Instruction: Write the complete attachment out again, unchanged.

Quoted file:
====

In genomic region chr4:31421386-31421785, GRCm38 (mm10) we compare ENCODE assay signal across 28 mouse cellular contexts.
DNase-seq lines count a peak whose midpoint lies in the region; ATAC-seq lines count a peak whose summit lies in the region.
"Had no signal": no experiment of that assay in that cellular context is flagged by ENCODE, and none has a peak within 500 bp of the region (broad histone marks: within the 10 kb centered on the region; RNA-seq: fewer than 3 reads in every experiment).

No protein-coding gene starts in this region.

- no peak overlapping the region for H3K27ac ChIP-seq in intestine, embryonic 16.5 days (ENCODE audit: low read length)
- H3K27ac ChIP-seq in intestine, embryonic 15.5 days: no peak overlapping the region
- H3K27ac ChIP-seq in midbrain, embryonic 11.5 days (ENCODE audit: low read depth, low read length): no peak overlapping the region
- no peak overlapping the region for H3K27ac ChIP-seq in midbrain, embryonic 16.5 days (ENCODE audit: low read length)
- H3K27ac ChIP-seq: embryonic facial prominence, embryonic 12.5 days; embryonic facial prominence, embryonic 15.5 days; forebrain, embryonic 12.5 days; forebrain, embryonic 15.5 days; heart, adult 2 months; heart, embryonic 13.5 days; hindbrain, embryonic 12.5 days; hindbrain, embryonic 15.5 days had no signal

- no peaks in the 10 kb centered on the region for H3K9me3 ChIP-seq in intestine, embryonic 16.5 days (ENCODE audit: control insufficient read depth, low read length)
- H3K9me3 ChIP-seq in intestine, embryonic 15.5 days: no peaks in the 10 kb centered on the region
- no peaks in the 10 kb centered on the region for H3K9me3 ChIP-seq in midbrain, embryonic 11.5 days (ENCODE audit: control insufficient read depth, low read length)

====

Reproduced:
In genomic region chr4:31421386-31421785, GRCm38 (mm10) we compare ENCODE assay signal across 28 mouse cellular contexts.
DNase-seq lines count a peak whose midpoint lies in the region; ATAC-seq lines count a peak whose summit lies in the region.
"Had no signal": no experiment of that assay in that cellular context is flagged by ENCODE, and none has a peak within 500 bp of the region (broad histone marks: within the 10 kb centered on the region; RNA-seq: fewer than 3 reads in every experiment).

No protein-coding gene starts in this region.

- no peak overlapping the region for H3K27ac ChIP-seq in intestine, embryonic 16.5 days (ENCODE audit: low read length)
- H3K27ac ChIP-seq in intestine, embryonic 15.5 days: no peak overlapping the region
- H3K27ac ChIP-seq in midbrain, embryonic 11.5 days (ENCODE audit: low read depth, low read length): no peak overlapping the region
- no peak overlapping the region for H3K27ac ChIP-seq in midbrain, embryonic 16.5 days (ENCODE audit: low read length)
- H3K27ac ChIP-seq: embryonic facial prominence, embryonic 12.5 days; embryonic facial prominence, embryonic 15.5 days; forebrain, embryonic 12.5 days; forebrain, embryonic 15.5 days; heart, adult 2 months; heart, embryonic 13.5 days; hindbrain, embryonic 12.5 days; hindbrain, embryonic 15.5 days had no signal

- no peaks in the 10 kb centered on the region for H3K9me3 ChIP-seq in intestine, embryonic 16.5 days (ENCODE audit: control insufficient read depth, low read length)
- H3K9me3 ChIP-seq in intestine, embryonic 15.5 days: no peaks in the 10 kb centered on the region
- no peaks in the 10 kb centered on the region for H3K9me3 ChIP-seq in midbrain, embryonic 11.5 days (ENCODE audit: control insufficient read depth, low read length)